Continue Reading DFS’s First Enforcement Action Against a Blockchain Company: Lessons Learned

On August 8, 2022, the US Department of the Treasury’s Office of Foreign Assets Control (OFAC) announced the imposition of sanctions on the decentralized digital asset mixer Tornado Cash.  The action marks the first time OFAC has targeted an on-chain decentralized protocol.  To date, OFAC has not issued any guidance specific to decentralized finance (DeFi) as part of its broader sanctions guidance for the “virtual currency” industry, but the Tornado Cash action lays down an important marker and makes clear that OFAC will target projects or protocols engaged in illicit activity regardless of their centralized or decentralized status.  (Our prior blog post on OFAC’s general virtual currency guidance is available here).

Continue Reading OFAC Designates Tornado Cash in First Action Against a Decentralized Platform

On August 2, 2022, the Committee on Foreign Investment in the United States (“CFIUS” or “Committee”) released its statutorily required Annual Report to Congress for Calendar Year 2021.  CFIUS is the inter-agency body charged with conducting national security reviews for certain foreign investments in the United States.  While the CFIUS process is generally confidential, the annual report provides aggregate data on certain CFIUS activities and offers industry a window into current Committee trends.

Continue Reading Key Takeaways from the 2021 CFIUS Annual Report

On July 19, 2022, the State Department’s Directorate of Defense Trade Controls (DDTC) published Open General License (OGL) No. 1 and OGL No. 2, which authorize reexports to or retransfers within the U.K., Canada, and Australia of certain types of defense articles, services and technical data controlled under the International Traffic in Arms Regulations (ITAR).  In good news for industry, these groundbreaking ITAR provisions are relatively simple and easy to use. Both OGLs are valid for one year, effective August 1, 2022, through July 31, 2023.

Continue Reading New ITAR Rules Facilitate Defense Trade with the U.K., Canada and Australia

On July 21, 2022, further amendments to the UK’s Russia sanctions regime were laid before parliament.  The new measures introduced under the Russia (Sanctions) (EU Exit) (Amendment) (No. 14) Regulations 2022 (“Amendment 14”) include the coal, oil and gold import bans and ban on the provision of professional and business services previously announced by the UK government.  Amendment 14 also introduces trade restrictions targeting a significant number of new “G7 dependency and further” goods and expands existing restrictions with respect to energy-related goods and services.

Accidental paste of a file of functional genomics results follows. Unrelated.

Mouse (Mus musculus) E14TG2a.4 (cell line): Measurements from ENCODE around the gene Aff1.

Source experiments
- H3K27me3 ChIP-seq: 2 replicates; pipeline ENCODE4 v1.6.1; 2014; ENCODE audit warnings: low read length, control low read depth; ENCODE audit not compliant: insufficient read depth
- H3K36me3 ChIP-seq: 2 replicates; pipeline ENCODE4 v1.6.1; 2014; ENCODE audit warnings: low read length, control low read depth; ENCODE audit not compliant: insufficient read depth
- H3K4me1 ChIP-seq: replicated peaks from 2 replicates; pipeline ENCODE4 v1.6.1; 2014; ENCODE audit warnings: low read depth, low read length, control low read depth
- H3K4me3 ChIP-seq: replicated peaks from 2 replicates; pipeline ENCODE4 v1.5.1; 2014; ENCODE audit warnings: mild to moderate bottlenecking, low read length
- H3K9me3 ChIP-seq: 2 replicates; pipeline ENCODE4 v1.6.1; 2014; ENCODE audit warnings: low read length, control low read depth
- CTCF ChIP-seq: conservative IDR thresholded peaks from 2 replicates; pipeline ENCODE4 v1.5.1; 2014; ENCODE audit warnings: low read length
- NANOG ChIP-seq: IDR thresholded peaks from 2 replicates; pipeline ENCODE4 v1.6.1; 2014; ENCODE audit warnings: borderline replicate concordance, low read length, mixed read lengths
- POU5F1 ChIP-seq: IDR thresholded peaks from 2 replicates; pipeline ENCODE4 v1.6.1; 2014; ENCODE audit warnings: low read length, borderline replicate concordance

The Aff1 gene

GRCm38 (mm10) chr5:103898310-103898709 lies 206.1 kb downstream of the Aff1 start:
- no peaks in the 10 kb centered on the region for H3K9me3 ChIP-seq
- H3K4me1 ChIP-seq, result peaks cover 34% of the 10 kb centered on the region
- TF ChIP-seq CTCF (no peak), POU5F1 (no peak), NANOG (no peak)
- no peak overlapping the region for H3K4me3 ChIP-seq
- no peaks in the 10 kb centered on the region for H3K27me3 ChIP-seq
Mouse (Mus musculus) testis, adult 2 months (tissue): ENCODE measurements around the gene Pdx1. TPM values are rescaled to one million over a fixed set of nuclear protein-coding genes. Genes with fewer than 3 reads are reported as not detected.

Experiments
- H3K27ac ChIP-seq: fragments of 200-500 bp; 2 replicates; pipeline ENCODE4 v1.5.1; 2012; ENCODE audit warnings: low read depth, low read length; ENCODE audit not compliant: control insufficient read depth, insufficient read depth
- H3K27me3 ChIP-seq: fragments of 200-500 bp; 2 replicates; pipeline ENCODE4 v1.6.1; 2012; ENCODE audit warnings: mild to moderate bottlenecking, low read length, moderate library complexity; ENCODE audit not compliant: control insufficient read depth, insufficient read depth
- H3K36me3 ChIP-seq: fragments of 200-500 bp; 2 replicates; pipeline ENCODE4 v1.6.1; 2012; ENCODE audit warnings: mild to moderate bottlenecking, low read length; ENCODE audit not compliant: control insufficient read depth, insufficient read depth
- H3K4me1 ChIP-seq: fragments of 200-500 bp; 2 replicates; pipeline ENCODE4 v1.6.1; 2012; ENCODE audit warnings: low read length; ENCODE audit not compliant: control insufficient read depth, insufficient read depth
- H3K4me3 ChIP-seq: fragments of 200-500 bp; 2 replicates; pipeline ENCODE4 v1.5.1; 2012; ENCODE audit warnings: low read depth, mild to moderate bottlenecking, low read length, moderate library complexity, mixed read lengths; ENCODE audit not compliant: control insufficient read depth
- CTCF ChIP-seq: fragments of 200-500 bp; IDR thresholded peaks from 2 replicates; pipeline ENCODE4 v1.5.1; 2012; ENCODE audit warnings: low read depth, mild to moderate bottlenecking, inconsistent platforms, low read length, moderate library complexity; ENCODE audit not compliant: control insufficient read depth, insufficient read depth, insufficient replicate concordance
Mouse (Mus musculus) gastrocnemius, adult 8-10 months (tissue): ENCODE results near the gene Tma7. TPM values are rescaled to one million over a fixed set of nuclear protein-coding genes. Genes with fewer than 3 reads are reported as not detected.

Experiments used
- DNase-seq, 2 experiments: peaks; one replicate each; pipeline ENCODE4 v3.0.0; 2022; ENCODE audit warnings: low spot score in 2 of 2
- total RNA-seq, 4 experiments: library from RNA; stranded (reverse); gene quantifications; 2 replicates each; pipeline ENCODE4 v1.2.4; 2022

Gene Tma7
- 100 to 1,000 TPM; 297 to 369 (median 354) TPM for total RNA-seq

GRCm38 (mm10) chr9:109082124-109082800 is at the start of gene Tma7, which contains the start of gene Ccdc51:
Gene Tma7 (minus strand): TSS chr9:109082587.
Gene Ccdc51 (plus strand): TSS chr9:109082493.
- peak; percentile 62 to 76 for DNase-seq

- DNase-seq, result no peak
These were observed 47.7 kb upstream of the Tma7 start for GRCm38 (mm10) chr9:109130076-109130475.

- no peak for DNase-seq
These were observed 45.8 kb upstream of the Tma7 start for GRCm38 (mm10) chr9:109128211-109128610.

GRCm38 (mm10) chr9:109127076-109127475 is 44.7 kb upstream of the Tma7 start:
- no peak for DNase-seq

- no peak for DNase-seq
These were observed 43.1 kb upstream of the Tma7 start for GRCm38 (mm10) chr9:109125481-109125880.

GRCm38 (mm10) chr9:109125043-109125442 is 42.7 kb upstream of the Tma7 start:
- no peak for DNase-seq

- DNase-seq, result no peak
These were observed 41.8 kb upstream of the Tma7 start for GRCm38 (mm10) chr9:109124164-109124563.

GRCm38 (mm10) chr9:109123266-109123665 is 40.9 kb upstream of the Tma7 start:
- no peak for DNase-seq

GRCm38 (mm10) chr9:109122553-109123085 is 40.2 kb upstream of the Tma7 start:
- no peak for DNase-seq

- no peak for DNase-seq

Continue Reading UK Introduces Long Awaited Russia Sanctions Legislation Banning Coal, Oil and Gold Imports, and the Provision of Professional and Business Services to Russia and Further Expands Trade Restrictions

On July 19, 2022, President Biden issued Executive Order (EO) 14078 to strengthen the US Government’s efforts to combat and deter hostage-taking and wrongful detention of US nationals abroad.  Issued pursuant to the Robert Levinson Hostage Recovery and Hostage-Taking Accountability Act (Levinson Act), the International Emergency Economic Powers Act, and other authorities, EO 14078 strengthens existing hostage recovery activities and infrastructure and authorizes the Secretary of State, in consultation with the Secretary of the Treasury and the Attorney General, to impose blocking sanctions on persons determined to be responsible for or complicit in, to have directly or indirectly engaged in, or to be responsible for ordering, controlling, or otherwise directing, the hostage-taking of a United States national or the wrongful detention of a United States national abroad, or to have attempted to engage in such activity.

Continue Reading New Executive Order Targets Persons Responsible for Hostage Taking and Wrongful Detention